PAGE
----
You caught your dog doing the booty scoot on your favorite rug and now you're wondering why they do it and how you can get it to stop. Whether that or excessive licking of your pet's hind region is what brought you here, it's likely that your dog's anal glands need attention. While that's probably the last part of your dog's anatomy you'd like to pay attention to, the fact is that anal gland problems in dogs are fairly common and often the cause of dog scooting problems. Your dog's hind end includes two small sacs located on the inside of their rectum, one on each side within the muscular wall, says The Spruce.
This post may contain affiliate links. Read more here. Updated: April 13, Unfortunately lots of dogs have problems with their anal glands. Some anal gland impactions get so bad that they become abscessed and rupture, causing pain for the dog, and quite a nasty mess for their people as well as the costs associated with having the infection and abscess treated. So if anal glands are such a pain in the butt — both literally and figuratively — why do dogs have them and what can you do to help your dog if they suffer from regular anal gland problems?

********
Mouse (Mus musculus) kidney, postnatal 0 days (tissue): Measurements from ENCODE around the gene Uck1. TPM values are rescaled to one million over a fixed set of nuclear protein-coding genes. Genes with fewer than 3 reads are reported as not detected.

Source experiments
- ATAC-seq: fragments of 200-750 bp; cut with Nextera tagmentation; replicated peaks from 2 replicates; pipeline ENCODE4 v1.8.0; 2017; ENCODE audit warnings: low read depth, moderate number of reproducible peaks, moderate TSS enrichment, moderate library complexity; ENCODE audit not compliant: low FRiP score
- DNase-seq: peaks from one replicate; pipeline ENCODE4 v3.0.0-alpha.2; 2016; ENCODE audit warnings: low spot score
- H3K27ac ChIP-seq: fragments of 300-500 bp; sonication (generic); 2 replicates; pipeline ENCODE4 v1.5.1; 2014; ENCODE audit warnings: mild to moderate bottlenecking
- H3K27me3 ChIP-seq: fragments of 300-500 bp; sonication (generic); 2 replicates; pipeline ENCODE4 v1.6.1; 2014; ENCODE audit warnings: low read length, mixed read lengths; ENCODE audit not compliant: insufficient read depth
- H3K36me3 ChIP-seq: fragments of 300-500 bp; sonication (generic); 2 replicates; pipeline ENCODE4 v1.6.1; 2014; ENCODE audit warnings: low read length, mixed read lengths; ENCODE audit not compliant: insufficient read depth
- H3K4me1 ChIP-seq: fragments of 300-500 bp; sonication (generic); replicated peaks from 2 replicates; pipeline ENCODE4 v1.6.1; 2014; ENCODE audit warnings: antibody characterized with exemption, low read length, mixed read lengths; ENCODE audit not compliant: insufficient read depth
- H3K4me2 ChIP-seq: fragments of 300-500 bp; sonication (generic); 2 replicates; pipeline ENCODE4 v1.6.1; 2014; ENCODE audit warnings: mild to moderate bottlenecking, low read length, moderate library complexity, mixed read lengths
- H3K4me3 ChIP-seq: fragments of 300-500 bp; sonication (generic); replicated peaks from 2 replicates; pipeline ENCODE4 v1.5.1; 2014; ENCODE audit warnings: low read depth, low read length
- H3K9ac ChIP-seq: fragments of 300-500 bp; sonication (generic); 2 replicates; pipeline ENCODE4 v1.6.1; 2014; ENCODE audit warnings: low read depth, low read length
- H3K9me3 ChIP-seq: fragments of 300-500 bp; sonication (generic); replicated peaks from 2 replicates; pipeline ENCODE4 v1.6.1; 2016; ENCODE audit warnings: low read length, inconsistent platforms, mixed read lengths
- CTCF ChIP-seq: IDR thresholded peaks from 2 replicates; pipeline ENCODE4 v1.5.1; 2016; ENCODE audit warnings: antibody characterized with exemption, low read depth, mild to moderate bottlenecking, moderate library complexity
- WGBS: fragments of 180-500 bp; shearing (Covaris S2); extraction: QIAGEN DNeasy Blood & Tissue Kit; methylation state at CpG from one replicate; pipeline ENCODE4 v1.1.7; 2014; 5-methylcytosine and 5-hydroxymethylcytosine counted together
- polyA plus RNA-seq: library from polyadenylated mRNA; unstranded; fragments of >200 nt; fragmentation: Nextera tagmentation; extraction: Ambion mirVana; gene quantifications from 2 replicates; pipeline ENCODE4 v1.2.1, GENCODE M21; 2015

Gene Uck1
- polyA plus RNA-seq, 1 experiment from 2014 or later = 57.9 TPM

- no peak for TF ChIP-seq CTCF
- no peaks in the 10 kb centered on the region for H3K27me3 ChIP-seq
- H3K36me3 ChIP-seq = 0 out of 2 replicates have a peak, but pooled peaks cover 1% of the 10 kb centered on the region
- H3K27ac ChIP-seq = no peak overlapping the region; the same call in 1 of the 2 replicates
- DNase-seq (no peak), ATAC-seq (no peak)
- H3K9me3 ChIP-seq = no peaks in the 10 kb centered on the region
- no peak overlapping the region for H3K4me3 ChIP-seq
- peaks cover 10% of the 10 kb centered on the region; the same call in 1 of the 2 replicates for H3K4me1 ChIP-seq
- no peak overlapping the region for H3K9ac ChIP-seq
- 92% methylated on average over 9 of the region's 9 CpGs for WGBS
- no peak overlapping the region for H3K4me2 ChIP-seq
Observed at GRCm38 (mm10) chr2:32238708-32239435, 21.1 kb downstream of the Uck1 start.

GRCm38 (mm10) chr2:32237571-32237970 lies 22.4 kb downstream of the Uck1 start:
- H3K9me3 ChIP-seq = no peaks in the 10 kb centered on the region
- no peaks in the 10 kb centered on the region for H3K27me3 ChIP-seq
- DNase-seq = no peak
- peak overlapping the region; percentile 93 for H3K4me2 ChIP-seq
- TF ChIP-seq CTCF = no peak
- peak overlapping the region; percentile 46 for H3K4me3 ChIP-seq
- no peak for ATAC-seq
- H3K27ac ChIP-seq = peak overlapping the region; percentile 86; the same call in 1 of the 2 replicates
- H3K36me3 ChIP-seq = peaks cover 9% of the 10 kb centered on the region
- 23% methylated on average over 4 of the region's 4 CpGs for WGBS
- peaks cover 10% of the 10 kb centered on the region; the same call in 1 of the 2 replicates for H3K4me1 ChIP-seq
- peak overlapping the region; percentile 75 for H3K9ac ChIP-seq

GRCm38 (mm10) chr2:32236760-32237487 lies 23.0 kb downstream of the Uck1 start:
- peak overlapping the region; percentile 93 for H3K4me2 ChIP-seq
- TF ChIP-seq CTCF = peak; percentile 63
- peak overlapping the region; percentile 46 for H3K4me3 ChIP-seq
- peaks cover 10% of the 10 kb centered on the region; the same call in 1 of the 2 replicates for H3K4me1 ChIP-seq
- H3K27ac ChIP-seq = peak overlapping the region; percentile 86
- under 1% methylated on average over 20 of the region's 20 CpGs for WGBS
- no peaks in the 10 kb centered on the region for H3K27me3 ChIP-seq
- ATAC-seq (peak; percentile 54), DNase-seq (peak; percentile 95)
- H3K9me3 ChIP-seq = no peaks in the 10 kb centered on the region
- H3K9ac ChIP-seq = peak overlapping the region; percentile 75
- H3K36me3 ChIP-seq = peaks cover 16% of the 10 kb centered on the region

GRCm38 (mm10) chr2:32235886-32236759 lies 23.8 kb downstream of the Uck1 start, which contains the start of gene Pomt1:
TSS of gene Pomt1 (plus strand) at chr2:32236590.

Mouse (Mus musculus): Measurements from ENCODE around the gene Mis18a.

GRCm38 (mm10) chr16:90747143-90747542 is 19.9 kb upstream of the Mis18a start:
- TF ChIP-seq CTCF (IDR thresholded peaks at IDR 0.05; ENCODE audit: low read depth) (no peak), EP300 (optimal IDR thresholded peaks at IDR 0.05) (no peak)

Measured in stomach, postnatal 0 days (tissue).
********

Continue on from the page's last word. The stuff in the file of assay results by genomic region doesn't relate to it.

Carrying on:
Dog Scooting & Recognizing Anal Gland Problems | Hill's Pet
Anal gland problems affect millions of pets and are a very common and frustrating problem. Anal gland issues arise when the anal glands of dogs and cats becoming over-filled, blocked, or irritated. All dogs and cats have these two small glands sometimes referred to as anal sacs near the anal opening. These glands which are typically the size of a small grape normally release a few drops of scent marking fluid whenever your pet defecates observed near the end of defecation.
They're not the stuff of dinner party conversations, but knowing how to spot a problem could save your dog a lot of misery. Picture the scene. You've just washed your dog from top to tail using the finest shampoo and conditioner money can buy, but even after drying him, the same horrible fishy odour you noticed pre-groom is still lingering in your poor nostrils. Sound familiar? Anal glands or anal sacs are relatively small glands found on either side of your dog's anal opening.